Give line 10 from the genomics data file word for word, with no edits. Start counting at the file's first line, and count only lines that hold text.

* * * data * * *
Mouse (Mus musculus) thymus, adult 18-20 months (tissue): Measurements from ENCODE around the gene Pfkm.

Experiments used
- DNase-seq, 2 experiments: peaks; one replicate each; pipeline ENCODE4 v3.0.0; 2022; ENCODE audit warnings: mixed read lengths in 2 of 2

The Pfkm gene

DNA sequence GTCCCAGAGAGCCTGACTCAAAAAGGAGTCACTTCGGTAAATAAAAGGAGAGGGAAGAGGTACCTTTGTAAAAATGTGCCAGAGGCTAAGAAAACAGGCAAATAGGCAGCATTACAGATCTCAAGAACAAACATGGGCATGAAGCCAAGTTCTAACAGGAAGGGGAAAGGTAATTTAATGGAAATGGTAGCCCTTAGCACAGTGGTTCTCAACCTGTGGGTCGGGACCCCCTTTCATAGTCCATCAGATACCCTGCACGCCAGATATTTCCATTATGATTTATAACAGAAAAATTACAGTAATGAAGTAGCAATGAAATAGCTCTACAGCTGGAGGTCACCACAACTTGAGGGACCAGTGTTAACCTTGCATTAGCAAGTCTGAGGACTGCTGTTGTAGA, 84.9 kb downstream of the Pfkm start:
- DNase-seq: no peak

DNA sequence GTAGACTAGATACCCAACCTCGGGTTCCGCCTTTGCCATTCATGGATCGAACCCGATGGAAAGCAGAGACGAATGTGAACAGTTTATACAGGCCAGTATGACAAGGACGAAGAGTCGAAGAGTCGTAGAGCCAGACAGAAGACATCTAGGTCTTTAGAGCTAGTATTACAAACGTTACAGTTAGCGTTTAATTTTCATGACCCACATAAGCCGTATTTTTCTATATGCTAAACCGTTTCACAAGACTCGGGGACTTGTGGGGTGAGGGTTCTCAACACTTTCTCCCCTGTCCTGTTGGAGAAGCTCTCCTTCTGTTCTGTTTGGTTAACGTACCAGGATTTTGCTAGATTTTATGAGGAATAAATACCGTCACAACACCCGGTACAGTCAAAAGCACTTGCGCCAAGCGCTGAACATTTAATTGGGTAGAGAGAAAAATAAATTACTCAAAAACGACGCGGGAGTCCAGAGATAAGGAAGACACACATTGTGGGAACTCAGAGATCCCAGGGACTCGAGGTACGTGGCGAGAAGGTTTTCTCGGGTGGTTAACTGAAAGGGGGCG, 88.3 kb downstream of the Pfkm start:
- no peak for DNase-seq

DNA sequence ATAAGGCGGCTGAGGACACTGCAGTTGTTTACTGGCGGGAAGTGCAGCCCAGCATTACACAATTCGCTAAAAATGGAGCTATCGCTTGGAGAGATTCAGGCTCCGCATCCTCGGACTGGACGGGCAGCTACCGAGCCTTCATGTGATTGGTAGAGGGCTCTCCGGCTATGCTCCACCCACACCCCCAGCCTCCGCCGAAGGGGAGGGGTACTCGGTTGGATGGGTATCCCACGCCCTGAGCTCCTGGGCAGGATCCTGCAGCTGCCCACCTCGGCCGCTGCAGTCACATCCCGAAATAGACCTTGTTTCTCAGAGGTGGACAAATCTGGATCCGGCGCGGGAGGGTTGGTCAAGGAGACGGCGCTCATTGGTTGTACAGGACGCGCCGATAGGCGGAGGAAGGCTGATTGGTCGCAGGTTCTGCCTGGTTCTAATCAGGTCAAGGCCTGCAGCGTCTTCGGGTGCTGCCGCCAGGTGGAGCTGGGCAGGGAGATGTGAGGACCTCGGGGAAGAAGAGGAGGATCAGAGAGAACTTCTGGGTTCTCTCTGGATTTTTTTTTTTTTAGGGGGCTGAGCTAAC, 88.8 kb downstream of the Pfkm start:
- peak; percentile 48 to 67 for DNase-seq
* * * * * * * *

- peak; percentile 48 to 67 for DNase-seq